“My daughter will tell you how silly I got when Bob De Niro came by,” Washington said. “I couldn’t get myself together.”


  • Anonymous

    It should've been open to the rest of yale, too.

    Denzel is Awesome.

  • Yale Mom

    I've had the pleasure of seeing Denzel in the flesh twice. Once when he was working on "X" while filming in my neighborhood with Spike, and once on E. 72nd Street in the City. He does have an incredible smile (rivaled only by Derek Luke's I might add), and I only wish that other Yale kids, mine included, could have had a chance to meet him. Maybe next year!

  • Yale Mama

    It is so nice to read such a positive article about Denzel. I had the pleasure of seeing him in person twice here in NYC.Once on the set of Malcolm X and once on E. 72nd Street near his bldg at the time. He is a gorgeous man. His smile is only rivaled by that of Derek Luke's (who I've also met on Columbus Ave just last Sunday). Washington discovered Luke BTW. I just hope that next year my own Yalie will have the chance to meet him as well. They are really only human too, but it's always nice to see a movie icon in person.

  • YDN Reader

    It is wonderful that Mr. Washington came to Yale to speak. Hopefully, the next time he visits, he will try and squeeze in a visit to the Af-Am Cultural Center, an organization that his child is involved in as well. I am certain that they would have loved to have hosted him and for the Af-American community at Yale that exists beyond Silliman College to have had a chance to meet and greet him as well. He is an outstanding actor and he and his wife are tremendous philanthropists as well. It would just be nice if when time next permits, that he try and squeeze in some time at the Af-Am Center.

  • Anonymous

    Dude, Denzel's talk would have been way too packed… His daughter's in Silliman… It only makes sense. Get over it.

  • Anonymous

    To add on to #5, if they'd opened it up to all Yale students, he would have had to speak in Woolsey, thus defeating the purpose of a Master's Tea.

    This happens in all colleges, not just Silliman. I believe Bette Midler came last week and her talk was only open to Saybrook students as she is a Saybrook parent. It's not the best system, but it's not completely unfair.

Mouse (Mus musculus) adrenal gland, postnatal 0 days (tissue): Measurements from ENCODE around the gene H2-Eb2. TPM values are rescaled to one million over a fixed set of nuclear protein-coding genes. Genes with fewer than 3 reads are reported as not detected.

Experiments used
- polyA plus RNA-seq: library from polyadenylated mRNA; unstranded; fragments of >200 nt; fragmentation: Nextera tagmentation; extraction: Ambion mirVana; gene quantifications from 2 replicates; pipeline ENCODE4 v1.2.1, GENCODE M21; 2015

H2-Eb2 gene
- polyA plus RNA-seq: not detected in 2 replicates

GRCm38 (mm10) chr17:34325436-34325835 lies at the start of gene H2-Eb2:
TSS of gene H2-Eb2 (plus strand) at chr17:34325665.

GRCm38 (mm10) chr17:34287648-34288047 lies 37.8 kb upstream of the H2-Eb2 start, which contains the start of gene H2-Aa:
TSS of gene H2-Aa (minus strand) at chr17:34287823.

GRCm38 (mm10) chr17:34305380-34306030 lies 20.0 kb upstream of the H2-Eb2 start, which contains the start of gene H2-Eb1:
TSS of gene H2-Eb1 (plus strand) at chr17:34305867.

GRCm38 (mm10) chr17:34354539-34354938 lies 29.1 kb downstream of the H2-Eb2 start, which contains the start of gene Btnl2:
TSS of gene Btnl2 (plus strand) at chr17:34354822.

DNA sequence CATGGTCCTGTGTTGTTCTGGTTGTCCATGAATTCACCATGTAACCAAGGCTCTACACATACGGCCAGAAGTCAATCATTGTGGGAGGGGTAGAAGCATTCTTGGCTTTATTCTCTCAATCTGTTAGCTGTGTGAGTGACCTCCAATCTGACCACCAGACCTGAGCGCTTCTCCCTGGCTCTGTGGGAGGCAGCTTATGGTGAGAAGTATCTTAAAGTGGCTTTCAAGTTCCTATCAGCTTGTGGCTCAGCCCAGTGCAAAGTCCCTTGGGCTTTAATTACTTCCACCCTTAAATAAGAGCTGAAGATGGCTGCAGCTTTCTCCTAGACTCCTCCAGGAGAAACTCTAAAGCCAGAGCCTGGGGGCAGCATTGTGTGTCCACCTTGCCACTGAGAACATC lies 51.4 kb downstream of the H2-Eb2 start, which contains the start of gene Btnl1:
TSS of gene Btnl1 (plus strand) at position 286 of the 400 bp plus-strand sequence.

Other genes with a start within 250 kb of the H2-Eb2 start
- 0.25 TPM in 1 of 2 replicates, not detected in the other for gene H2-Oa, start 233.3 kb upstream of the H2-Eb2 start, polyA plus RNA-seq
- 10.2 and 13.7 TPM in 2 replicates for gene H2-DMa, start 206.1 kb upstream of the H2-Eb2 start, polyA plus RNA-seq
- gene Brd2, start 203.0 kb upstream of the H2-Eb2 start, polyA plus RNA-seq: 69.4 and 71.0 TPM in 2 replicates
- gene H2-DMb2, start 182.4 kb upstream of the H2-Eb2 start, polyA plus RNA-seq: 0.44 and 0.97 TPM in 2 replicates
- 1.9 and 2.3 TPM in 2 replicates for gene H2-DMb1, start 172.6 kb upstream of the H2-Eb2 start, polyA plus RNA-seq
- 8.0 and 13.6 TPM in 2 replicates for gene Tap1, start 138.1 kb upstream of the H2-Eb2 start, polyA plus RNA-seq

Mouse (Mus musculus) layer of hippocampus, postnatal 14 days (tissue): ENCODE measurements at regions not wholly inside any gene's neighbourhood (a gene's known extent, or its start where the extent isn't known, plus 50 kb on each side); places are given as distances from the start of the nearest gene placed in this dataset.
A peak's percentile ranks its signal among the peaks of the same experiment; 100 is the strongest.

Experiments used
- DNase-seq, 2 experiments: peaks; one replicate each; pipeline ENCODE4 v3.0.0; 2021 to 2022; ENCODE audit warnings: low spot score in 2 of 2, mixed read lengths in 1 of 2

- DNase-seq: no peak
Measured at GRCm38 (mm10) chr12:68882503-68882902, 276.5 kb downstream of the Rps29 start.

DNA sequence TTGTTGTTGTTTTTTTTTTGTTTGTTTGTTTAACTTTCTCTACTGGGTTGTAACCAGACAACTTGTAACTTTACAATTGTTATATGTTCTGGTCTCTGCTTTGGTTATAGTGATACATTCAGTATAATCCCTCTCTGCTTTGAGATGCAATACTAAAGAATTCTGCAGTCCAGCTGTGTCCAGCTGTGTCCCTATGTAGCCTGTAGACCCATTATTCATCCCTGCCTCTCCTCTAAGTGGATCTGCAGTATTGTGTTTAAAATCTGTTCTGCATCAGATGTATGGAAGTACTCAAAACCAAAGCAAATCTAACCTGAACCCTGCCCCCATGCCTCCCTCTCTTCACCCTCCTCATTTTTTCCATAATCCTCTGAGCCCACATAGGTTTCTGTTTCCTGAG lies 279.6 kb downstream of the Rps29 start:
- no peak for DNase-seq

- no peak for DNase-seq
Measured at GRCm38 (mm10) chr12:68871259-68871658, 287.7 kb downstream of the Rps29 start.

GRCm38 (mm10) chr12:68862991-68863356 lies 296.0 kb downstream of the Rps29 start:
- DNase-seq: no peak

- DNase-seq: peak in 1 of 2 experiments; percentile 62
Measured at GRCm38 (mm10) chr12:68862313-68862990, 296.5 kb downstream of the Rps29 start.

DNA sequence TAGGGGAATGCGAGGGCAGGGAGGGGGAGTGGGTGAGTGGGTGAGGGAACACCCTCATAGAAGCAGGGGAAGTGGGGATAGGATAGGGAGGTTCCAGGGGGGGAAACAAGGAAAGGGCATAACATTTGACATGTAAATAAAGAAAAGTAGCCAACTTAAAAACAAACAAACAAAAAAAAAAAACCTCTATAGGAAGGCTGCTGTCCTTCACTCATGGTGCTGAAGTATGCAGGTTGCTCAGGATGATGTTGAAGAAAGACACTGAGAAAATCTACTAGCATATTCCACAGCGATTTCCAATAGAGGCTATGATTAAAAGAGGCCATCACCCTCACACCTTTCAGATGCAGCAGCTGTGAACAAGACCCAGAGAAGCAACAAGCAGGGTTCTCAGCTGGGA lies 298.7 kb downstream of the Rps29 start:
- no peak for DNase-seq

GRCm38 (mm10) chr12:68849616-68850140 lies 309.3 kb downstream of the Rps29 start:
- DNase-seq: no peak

• Moi?

    Denzel's daughter is a part of other organizations at Yale, and particularly she's active in Af-Am house groups. The black community at Yale would have been happy to have hosted him at the Af-Am house. Maybe next year?

  • Anonymous

    I understand that there were logistical concerns, but I do wish that it had been open to a wider audience. Although - while his daughter is in Shades, how active is she with Af-Am house/community? I think a stronger argument would simply be that his work would make him an appropriate guest for that venue.

  • Alum

    Mr. Washington is a fine actor, and probably even a good person. But famous and even important people visit all the time for Master's Teas. They are Master's Teas because the audience and venue are limited to the hosting residential college to create an intimate and candid setting. The purpose is so attendees have the experience of sitting in the same small room and having a conversation with someone of consequence. It's not so you can say "I saw Denzel from 100 yards away and listened to him field prepared questions through a loudspeaker."

    If the Af-Am house wants him to visit, they should invite him.

  • Lynn M. Young

    I find Denzel Washington to be a very loving person, a fine actor and a great father. It pleases me everytime I hear his name. I'm looking forward to spending time with him if God permits. I'm his number 1 fan. God bless you Denzel.